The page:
Where Should I Locate My Pool Filter System?
One of the first questions asked by pool clients is where they should locate their pool equipment. Before we answer that question let's cover some basic information about a pool filter systems.
A basic filter system consists of a pump, filter, and a sanitation system such as a salt chlorinator, ionizer, or erosion fed chlorinator (chlorine tablets).
- This basic equipment usually takes up an area approximately 4'x4'.
- It is usually located within 40'or 50' of the pool, but could be further away if needed.
- Pool heaters, when purchased, are usually located directly beside the filter system and take up another 4'x4' area.
Here's a picture of a standard filter system with a pump, cartridge filter, and salt chlorine generator.
Now back to our question: Where should you locate your pool equipment?
Here are 5 guidelines to help ensure you find the right spot for your pool equipment.
Remember that these are only guidelines and many projects cannot accommodate one or more of these suggestions.
How do I know where to put my pool filter system?
- Pick an inconspicuous place
- Locate equipment at the house if possible
- Try to keep the equipment at the level of the pool or lower
- Stay close to the pool
- Have a gate close by
1. Pick an inconspicuous place.
Your pool filter system is no different than any other equipment around the house: the more hidden, the better.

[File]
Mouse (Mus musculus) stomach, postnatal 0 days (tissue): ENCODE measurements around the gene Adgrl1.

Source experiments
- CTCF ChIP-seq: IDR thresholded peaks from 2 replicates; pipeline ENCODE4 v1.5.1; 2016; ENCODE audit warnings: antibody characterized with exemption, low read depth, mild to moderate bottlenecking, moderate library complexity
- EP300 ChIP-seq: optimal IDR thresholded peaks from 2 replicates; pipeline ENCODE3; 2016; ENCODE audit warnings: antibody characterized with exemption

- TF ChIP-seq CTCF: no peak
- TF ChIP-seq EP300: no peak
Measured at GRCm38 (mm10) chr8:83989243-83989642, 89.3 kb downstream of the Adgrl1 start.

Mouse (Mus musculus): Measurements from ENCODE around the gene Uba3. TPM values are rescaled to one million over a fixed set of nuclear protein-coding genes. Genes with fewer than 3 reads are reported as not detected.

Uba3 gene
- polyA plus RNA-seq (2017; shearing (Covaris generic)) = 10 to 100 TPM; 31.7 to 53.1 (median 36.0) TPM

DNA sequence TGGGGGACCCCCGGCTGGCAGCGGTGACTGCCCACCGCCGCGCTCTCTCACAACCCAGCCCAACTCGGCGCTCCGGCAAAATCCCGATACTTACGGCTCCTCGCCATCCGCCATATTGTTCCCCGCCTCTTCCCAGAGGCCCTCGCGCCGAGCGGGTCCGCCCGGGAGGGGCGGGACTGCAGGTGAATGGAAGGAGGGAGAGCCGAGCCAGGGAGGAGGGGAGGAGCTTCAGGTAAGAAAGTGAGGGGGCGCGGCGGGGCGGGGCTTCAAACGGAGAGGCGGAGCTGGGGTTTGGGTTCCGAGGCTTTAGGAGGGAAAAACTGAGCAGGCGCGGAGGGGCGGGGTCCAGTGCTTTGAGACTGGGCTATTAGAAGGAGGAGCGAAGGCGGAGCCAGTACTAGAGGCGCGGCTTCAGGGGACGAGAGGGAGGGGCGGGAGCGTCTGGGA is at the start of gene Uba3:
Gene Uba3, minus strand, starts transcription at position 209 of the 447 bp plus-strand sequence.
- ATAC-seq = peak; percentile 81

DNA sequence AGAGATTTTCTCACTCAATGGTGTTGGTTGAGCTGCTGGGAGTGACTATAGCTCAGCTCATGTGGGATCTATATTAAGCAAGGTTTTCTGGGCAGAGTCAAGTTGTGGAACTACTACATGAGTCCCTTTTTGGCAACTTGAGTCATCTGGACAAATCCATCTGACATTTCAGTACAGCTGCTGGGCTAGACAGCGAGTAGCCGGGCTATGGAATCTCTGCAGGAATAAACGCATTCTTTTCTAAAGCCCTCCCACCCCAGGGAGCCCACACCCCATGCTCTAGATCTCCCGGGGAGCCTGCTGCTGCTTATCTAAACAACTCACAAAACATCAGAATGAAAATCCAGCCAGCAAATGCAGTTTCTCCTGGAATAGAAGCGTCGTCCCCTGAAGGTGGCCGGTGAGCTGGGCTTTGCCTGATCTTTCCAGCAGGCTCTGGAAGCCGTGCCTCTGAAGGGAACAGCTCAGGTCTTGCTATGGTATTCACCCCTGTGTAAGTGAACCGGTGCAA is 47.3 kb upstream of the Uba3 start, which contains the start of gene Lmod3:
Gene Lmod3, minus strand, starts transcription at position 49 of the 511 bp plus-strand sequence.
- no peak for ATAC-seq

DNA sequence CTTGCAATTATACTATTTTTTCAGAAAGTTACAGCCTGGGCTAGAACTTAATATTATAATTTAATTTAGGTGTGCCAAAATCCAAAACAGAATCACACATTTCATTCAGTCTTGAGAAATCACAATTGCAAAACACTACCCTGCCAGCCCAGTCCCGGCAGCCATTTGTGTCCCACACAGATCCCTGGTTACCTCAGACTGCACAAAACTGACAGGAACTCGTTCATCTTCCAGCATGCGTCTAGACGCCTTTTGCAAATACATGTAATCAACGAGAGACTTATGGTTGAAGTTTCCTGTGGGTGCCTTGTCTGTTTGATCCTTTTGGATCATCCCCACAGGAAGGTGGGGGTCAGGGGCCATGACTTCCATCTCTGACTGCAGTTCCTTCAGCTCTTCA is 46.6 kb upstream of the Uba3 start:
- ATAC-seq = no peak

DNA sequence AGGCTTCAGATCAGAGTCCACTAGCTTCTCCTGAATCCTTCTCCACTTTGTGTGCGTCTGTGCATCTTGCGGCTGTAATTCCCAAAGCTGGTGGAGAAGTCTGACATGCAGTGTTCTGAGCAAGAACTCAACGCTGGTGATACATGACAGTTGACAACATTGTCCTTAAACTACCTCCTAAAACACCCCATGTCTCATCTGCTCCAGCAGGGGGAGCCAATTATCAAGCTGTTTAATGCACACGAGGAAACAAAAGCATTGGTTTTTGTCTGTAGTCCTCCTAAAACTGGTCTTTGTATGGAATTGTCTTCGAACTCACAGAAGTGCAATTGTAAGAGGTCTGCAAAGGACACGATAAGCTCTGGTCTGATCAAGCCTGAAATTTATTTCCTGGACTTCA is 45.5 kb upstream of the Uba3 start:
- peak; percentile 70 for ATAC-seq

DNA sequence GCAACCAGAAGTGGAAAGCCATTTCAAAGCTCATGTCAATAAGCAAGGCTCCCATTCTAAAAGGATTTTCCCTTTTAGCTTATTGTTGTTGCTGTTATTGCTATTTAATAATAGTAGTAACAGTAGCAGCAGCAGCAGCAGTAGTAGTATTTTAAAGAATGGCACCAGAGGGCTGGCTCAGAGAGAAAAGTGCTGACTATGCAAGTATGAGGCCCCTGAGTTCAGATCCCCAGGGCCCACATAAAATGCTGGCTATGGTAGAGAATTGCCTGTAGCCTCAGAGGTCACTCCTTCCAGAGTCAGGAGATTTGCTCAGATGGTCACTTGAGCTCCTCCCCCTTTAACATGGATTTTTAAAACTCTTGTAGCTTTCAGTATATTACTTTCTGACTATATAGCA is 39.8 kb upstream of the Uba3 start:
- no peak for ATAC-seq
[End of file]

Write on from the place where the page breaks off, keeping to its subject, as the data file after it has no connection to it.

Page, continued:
Some ways to accomplish this are to put the equipment around the corner of the house or behind a shed.
Sometimes this is not possible at all, so screening the equipment with lattice or shrubs is a great alternative.
2. Locate equipment at the house if possible.
Try to keep the filter system as close to the electrical panel as possible.
Because pool equipment is commonly wired to the house panel box, locating the equipment at the house will usually reduce the length of wire runs and trenching which will keep the wiring cost down.
Many times this is not possible or isn't compatible with the design layout.
This is fine, but if the option is open; why not save the money?
3. Try to keep the equipment at the level of the pool or lower.
Placing the filter system above the water level in the pool puts more strain on the pool pump.
Inground pool pumps are built to handle minor lifts of two or three feet, and high head pumps that have much more capacity are available if required.
Still, it's good practice to keep the equipment close to pool level or lower if possible.
4. Stay close to the pool.
If circumstances allow, stay close to the pool.
Shorter pipe runs = less work for the pump which extends the life of the pump and uses less electricity.
Our projects typically average a distance of 20–40 feet from the pool to the equipment, but as stated earlier, much longer runs are sometimes required.
5. Have a gate close by.
If your pool equipment is located outside of the pool fence, make sure a gate is installed in the path from the pool to the equipment.
Otherwise you'll be shaking your head every time you have to take a nature hike to get to the filter system.
Many people are also concerned about the amount of noise generated by pool equipment. Pool pumps are relatively quiet.
Two speed pumps, when running on low speed, are so quiet you sometimes don't know they are running. Pool heat pumps are about as loud as a normal house heat pump.
If you are concerned about noise outside a bedroom window, remember that timers are available that would allow the use of the pump during daytime hours only.
But the most important thing to remember is that pools are fun, and that will be the case no matter where you put your pool equipment!
Editor's note: This blog article was updated on December 4, 2018.